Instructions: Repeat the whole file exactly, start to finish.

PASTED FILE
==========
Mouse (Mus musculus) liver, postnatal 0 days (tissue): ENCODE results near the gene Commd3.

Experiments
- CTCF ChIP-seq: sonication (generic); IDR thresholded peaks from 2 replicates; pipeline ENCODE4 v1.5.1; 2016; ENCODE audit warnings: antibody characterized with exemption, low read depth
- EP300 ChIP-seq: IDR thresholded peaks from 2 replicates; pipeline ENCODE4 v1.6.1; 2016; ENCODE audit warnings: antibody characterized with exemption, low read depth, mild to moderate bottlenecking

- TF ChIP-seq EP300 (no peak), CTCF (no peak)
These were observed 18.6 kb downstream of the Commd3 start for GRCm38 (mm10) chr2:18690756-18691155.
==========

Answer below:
Mouse (Mus musculus) liver, postnatal 0 days (tissue): ENCODE results near the gene Commd3.

Experiments
- CTCF ChIP-seq: sonication (generic); IDR thresholded peaks from 2 replicates; pipeline ENCODE4 v1.5.1; 2016; ENCODE audit warnings: antibody characterized with exemption, low read depth
- EP300 ChIP-seq: IDR thresholded peaks from 2 replicates; pipeline ENCODE4 v1.6.1; 2016; ENCODE audit warnings: antibody characterized with exemption, low read depth, mild to moderate bottlenecking

- TF ChIP-seq EP300 (no peak), CTCF (no peak)
These were observed 18.6 kb downstream of the Commd3 start for GRCm38 (mm10) chr2:18690756-18691155.